Possibly Related Posts:

Diane Ravitch with Jesse Hagopian, Conversation, 11 April 2018 – Video

Recorded at the Lensic Theater in Santa Fe, New Mexico on April 11, 2018.

Diane Ravitch is the nation’s leading advocate for public education. She is a historian of education, an educational policy analyst, and a research professor at New York University’s Steinhardt School of Culture, Education, and Human Development.

She is the author of numerous books on American education, including The Death and Life of the Great American School System: How Testing and Choice Are Undermining Education. Her most recent book is Reign of Error: The Hoax of the Privatization Movement and the Danger to America’s Public Schools.

Ravitch is the Founder and President of the Network for Public Education (NPE), whose mission is to preserve, promote, improve and strengthen public schools for both current and future generations of students.

This was an In Pursuit of Cultural Freedom event.

In this episode, Diane Ravitch joined Jesse Hagopian in conversation. You can find the companion talk here.

You may learn more about this event on the Lannan website; you may also watch the videos of this event there. Photos from this event are available on Flickr.

Possibly Related Posts:

Diane Ravitch with Jesse Hagopian, 11 April 2018 – Audio

Recorded at the Lensic Theater in Santa Fe, New Mexico on April 11, 2018.

Diane Ravitch with Jesse Hagopian

Diane Ravitch is the nation’s leading advocate for public education. She is a historian of education, an educational policy analyst, and a research professor at New York University’s Steinhardt School of Culture, Education, and Human Development.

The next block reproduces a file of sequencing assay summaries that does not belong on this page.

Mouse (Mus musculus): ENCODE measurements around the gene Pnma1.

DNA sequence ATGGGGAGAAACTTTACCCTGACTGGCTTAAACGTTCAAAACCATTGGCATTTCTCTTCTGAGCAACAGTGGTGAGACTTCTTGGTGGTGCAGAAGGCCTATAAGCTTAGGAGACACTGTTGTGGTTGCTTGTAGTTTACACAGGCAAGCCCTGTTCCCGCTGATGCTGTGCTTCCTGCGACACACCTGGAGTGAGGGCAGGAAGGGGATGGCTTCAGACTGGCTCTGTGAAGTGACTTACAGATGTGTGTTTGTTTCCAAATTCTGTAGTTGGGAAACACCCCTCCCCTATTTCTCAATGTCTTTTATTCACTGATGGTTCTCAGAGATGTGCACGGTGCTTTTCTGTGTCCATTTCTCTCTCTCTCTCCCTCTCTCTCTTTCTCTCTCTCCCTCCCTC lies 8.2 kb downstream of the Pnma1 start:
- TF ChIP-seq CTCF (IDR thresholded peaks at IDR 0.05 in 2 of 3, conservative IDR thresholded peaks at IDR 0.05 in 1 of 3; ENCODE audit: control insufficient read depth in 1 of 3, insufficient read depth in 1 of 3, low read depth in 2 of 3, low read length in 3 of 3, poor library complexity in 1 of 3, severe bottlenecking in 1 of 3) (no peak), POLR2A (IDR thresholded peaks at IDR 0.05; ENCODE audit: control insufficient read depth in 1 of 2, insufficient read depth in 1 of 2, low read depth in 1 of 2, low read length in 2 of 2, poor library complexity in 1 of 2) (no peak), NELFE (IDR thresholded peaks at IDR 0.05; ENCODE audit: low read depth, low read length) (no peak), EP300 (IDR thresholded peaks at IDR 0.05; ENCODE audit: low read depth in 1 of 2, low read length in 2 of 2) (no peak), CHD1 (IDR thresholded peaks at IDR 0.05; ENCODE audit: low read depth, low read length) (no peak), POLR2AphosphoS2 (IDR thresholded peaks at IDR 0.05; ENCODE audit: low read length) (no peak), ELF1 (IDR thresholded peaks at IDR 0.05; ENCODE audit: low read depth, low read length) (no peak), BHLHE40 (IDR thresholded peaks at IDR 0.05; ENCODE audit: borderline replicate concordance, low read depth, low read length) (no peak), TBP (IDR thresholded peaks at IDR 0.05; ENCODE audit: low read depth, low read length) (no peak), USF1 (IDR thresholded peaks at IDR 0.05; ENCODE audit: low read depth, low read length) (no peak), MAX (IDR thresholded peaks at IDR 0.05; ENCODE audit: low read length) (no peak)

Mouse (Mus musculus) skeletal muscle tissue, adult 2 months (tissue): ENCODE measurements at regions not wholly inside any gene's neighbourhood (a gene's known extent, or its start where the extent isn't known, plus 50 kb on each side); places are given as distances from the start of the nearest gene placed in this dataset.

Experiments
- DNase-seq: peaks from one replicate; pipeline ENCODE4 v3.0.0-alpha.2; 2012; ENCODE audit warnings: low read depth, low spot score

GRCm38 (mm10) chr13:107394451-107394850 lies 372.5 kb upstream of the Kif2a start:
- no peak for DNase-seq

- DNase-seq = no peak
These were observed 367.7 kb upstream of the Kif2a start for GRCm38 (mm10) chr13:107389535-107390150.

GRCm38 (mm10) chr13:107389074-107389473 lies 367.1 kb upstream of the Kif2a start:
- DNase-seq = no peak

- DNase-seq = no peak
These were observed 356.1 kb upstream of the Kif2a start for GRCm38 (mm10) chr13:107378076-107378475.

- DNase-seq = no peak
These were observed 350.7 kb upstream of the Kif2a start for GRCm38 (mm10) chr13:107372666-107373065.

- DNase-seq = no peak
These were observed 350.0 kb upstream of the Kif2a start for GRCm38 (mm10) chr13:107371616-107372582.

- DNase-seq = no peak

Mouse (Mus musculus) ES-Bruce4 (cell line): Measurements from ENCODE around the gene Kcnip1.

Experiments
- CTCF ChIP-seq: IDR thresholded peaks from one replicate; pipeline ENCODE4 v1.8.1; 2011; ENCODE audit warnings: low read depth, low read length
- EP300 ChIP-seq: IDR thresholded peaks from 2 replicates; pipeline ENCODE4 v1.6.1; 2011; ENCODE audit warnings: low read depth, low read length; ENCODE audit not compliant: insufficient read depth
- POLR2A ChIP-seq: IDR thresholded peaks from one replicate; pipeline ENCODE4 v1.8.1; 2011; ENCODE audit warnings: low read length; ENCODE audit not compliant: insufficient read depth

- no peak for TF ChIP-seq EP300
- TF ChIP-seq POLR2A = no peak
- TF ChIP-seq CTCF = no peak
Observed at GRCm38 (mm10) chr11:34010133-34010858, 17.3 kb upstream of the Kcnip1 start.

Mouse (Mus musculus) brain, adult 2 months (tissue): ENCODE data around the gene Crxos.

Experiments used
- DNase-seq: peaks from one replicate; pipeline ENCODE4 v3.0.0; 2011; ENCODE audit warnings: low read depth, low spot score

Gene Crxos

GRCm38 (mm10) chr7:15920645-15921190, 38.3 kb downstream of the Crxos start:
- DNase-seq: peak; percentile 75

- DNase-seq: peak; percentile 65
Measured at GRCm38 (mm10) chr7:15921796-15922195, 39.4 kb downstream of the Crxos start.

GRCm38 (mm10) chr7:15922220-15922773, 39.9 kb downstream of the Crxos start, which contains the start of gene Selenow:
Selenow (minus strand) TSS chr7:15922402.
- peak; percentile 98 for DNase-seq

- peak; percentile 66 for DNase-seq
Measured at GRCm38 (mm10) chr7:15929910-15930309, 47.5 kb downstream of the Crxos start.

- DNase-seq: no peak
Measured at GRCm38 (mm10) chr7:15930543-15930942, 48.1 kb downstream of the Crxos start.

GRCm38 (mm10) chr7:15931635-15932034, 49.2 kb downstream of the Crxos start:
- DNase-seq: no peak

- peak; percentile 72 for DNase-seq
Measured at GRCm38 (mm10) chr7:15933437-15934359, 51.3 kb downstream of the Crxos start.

She is the author of numerous books on American education, including The Death and Life of the Great American School System: How Testing and Choice Are Undermining Education. Her most recent book is Reign of Error: The Hoax of the Privatization Movement and the Danger to America’s Public Schools.

Ravitch is the Founder and President of the Network for Public Education (NPE), whose mission is to preserve, promote, improve and strengthen public schools for both current and future generations of students.

This was an In Pursuit of Cultural Freedom event.

You may learn more about this event on the Lannan website; you may also watch the videos of this event there. Photos from this event are available on Flickr.

Possibly Related Posts:

Roxane Gay with Tressie McMillan Cottom, Reading, 14 March 2018 – Video

Recorded at the Lensic Theater in Santa Fe, New Mexico on March 14, 2018.

Roxane Gay is an author and cultural critic. Her works include the story collection Difficult Women and Ayiti, a blend of fiction, nonfiction, and poetry interwoven into a tale of the Haitian diaspora. In her essay collection Bad Feminist, she writes, “I never want to be placed on a Feminist Pedestal. People who are placed on pedestals are expected to pose, perfectly. Then they get knocked off. . . . Consider me already knocked off.”

Gay’s most recent book is Hunger: A Memoir of (My) Body. The New York Times writes, “At its simplest, it’s a memoir about being fat — Gay’s preferred term — in a hostile, fat-phobic world. At its most symphonic, it’s an intellectually rigorous and deeply moving exploration of the ways in which trauma, stories, desire, language and metaphor shape our experiences and construct our reality.”

Gay is the author of the comic series World of Wakanda and is the first African American woman to write for Marvel Comics. She is a contributing opinion writer for the New York Times.

This was a Readings and Conversations event.

In this episode, Roxane Gay was introduced by Tressie McMillan Cottom, then talked about her work. You can find the companion conversation here.

You may learn more about this event on the Lannan website; you may also listen to the audio recording of this event there. Photos from this event are available on Flickr.